was rumored in potential trade talks this offseason, but now it will be next to impossible to get much in return thanks to his awful start to the 2009 season. His disgustingly bad May in which he has a .399 OPS have sunk his season totals to .190/.273/.293. How does such a potent run producer just fall off at age 29, especially playing half of his games in such a favorable home park? His 2B, HR, RBI, BB, AVG, OBP and SLG totals are all in a three-year decline. He’s relatively young so he might not be toast, but a slide like this in this era can only lead to one question: did he have “help” during the 2006-2007 heydays? Who knows, but something is seriously wrong with Garrett Atkins.

CATCHER
Joe Mauer
has the May Triple Crown right now with a .444 batting average, 11 HR and 31 RBIs. He has done so with fewer AB than any of the other HR leaders in the top 10 except ARod (7 in 58 AB). In fact, he’s actually got a Quadruple Crown when you factor in his 25 runs scored. He has been just brilliant. And he’s not the only one. According to Noah Coslov of MLB.com’s Twitter, the Twins have homered in 9 straight games. The last time they accomplished such a feat was a 12-game streak all the way back in July of 2002. During yesterday’s broadcast, Detroit Tigers announcer Dan Dickerson said “The Royals are Detroit’s closest competition in terms of games back, but any Tigers fan knows it’s the Twins you always worry about.”

OUTFIELD

I won’t complain too much because the Detroit Tigers are off to a great start, but remind me again why THEY are paying Gary Sheffield to hit .291 with a .430 OBP and .535 SLG for the Mets? He hit his 5th home run tonight and he appears to be in quite a groove. I realize he was bringing very little to the table in Detroit except for a logjam for ABs and I don’t really object to getting rid of him, just wondering if there wasn’t a better way available to where Detroit doesn’t eat the ENTIRE $14 million while he plays and plays well for another team.

According to Ken Rosenthal, the Kansas City Royals might be the top suitor for Jeff Francoeur if the Braves shop him. Question 1: why WOULDN’T the Braves shop him? Question 2: why would the Royals be their top suitor? I know the answer is because Dayton Moore, their GM, is a former Braves guy, but c’mon—Francouer just isn’t that good. And I actually like Frenchie, I’m just being honest. Question 3: Rosenthal mentions that the Red Sox are known to have an eye on Francoeur. The question once again is WHY? I thought the Red Sox liked to acquire good players. They are one of the better run teams so this one perplexes me unless Theo & Co. are seeing something beyond his awful numbers.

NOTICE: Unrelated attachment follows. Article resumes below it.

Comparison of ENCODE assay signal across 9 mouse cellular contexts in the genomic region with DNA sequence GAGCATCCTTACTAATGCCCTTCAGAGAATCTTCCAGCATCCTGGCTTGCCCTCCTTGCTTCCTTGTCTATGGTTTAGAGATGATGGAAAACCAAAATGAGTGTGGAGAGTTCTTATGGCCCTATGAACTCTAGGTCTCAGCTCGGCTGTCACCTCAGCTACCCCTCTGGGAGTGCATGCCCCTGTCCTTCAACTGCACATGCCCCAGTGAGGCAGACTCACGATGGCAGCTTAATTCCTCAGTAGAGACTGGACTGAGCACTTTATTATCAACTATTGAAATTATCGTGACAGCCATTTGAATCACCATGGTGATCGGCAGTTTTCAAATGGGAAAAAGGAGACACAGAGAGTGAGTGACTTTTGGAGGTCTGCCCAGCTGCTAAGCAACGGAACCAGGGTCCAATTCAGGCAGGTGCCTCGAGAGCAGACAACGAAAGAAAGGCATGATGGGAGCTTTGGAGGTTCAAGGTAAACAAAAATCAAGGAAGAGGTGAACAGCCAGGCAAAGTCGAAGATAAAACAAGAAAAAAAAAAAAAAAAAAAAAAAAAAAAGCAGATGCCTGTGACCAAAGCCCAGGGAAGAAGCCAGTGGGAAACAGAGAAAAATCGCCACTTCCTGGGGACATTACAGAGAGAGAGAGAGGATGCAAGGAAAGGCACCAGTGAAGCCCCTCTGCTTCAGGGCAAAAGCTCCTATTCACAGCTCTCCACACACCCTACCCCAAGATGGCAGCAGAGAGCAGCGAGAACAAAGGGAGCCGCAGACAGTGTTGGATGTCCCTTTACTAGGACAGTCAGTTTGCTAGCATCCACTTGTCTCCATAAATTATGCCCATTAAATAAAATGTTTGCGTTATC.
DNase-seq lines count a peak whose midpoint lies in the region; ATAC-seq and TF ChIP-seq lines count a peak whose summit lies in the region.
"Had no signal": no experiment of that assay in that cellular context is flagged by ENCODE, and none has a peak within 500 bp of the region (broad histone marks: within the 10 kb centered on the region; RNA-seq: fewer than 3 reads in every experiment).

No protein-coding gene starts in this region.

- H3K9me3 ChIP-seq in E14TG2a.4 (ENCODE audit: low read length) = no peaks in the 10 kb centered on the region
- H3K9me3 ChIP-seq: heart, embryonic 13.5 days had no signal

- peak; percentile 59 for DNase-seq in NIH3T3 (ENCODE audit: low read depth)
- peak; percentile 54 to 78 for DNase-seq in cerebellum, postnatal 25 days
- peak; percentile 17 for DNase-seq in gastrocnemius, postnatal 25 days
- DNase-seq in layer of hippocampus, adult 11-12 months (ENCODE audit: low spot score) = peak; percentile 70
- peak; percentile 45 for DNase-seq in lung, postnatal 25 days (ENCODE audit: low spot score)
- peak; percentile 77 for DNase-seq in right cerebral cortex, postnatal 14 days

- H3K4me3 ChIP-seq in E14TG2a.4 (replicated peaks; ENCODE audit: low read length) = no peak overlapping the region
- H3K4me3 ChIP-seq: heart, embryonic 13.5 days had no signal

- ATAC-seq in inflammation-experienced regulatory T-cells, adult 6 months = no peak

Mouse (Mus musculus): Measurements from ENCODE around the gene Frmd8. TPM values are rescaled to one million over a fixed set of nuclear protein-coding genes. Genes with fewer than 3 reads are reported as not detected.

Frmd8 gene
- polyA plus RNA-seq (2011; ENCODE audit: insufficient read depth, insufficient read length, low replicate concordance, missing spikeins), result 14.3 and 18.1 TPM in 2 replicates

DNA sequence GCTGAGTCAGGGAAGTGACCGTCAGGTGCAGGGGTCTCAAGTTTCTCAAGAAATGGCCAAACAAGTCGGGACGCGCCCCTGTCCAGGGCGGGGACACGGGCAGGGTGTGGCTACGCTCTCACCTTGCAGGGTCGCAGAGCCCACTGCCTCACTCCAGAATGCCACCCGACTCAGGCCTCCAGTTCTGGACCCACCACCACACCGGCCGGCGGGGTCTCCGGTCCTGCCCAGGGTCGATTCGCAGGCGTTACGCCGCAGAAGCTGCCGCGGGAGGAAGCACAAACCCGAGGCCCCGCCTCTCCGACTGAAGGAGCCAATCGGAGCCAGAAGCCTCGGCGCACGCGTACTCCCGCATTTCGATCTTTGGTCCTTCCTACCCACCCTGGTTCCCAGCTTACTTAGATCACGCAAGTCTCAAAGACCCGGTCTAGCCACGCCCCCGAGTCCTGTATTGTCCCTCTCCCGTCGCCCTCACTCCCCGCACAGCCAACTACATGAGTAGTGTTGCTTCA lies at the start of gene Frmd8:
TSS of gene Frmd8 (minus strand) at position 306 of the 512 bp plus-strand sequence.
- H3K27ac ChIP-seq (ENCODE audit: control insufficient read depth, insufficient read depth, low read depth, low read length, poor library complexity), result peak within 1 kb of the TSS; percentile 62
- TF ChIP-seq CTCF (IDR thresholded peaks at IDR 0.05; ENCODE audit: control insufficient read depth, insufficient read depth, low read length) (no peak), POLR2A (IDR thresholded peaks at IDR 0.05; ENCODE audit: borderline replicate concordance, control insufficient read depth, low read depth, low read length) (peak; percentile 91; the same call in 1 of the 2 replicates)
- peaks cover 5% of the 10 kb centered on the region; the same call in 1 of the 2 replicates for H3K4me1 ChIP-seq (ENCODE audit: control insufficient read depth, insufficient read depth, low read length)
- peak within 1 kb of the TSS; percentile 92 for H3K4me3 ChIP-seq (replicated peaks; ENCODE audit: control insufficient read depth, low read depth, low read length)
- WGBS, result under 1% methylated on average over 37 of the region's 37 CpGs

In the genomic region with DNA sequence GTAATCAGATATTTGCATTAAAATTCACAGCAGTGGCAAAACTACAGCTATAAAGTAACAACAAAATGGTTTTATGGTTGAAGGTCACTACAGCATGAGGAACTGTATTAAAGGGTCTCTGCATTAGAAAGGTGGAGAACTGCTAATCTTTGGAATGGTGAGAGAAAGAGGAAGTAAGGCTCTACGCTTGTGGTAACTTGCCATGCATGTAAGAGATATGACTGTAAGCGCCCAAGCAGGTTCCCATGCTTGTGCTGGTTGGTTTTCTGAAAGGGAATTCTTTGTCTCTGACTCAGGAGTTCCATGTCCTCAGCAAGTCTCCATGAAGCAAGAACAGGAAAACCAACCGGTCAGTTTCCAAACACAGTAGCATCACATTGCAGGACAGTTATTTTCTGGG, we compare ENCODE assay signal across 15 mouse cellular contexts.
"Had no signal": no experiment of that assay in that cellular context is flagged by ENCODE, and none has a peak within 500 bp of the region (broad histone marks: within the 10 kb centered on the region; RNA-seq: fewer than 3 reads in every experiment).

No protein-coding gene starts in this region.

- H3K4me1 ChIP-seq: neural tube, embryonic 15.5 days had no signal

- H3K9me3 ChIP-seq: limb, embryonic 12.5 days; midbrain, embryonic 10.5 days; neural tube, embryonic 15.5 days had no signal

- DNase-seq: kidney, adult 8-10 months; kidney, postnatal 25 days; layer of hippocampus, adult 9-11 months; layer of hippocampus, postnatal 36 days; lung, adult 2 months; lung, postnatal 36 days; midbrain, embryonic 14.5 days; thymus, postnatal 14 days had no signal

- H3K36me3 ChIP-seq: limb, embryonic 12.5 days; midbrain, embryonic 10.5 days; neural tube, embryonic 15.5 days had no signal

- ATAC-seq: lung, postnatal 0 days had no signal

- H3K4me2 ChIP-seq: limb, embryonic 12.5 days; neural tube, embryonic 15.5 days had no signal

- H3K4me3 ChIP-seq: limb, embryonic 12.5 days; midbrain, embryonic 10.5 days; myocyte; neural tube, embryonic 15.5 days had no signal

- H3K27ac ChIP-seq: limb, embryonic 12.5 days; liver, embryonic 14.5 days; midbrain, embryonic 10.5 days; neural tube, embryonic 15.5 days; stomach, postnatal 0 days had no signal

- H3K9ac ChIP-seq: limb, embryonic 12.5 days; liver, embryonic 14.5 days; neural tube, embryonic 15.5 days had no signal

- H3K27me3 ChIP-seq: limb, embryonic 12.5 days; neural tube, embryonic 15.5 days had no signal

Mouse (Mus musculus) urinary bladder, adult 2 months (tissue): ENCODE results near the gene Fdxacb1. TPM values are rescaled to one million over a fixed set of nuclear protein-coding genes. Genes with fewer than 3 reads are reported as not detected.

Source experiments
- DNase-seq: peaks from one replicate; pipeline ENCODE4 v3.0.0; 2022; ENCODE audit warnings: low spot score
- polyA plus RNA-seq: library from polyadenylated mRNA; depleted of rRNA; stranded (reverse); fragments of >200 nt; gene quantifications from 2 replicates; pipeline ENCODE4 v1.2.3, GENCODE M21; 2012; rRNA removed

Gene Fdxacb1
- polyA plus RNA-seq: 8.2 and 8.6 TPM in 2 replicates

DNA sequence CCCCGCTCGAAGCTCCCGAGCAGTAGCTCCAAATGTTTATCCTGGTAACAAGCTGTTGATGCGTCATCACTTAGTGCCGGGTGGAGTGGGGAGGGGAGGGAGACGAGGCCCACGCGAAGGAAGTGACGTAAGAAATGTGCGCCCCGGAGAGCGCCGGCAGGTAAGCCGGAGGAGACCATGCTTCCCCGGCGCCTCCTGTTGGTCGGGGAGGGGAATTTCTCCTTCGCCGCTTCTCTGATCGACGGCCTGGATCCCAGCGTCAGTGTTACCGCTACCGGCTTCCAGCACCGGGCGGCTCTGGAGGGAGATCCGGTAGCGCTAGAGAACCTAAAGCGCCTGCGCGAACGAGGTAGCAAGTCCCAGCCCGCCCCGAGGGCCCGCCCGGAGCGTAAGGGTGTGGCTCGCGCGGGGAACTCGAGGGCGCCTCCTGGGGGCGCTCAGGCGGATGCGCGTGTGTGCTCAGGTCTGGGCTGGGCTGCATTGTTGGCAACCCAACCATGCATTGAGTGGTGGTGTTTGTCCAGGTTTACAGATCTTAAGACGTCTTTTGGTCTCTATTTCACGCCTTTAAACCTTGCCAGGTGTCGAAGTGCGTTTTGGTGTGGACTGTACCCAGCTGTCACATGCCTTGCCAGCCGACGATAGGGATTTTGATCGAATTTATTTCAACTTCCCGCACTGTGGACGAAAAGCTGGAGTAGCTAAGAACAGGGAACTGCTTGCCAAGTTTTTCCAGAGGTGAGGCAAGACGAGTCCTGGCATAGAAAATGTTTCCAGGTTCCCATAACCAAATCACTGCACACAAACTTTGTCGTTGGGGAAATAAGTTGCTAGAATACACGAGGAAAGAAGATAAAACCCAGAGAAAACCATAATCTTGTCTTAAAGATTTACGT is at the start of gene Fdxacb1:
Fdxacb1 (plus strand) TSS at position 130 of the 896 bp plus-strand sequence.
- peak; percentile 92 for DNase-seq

PITCHER
Jason Berken
made his major league debut for the Baltimore Orioles tonight and fared alright. He went five allowing two runs on seven hits and three walks while striking out three. He picked up the win as his offense supported him well with 3 HR off of Ricky Romero en route to a 7-2 thrashing. Berken is one eight starting pitchers to rate in the top 15 for the Orioles organization according to the Minor League Analyst put out by the guys over at BaseballHQ.com and the second one up to the majors this year. Brad Bergesen was the first and he has been beat up in seven starts so far with a 5.49 ERA and 1.60 WHIP. The three best are still in the minors and they are all off to very strong starts. Chris Tillman is the closest at AAA-Norfolk and he is 5-0 in eight starts with a 2.13 ERA, 1.21 WHIP and 10.4 K/9. Jake Arrieta is at AA-Bowie and he has a 4-2 record in eight starts with a 2.97 ERA, 1.23 WHIP and 11.8 K/9. And Brian Matusz (I think it’s pronounced: Muh-twos, feel free to correct me if I’m wrong) is 3-2 in nine starts with a 2.68 ERA, 0.78 WHIP and 10.8 K/9.

If these arms pan out for the O’s, the future will be very bright with three of their lineup centerpieces already established in veteran Brian Roberts and youngsters Adam Jones and Nick Markakis. Prospect Nolan Reimold has impressed early on with three home runs, the latest of which came tonight. And their top prospect overall, Matt Wieters, is set to debut Friday. That said, they have no legitimate pitching on their major league roster outside of maybe Jeremy Guthrie, so while it would be unreasonable to expect ALL eight prospects to pan out entirely, they definitely need half of them to be prime contributors to their future especially because they are stuck with the unfortunate curse of playing a division that seems like it will never have a down period.

Follow

Get every new post delivered to your Inbox.

Join 6,846 other followers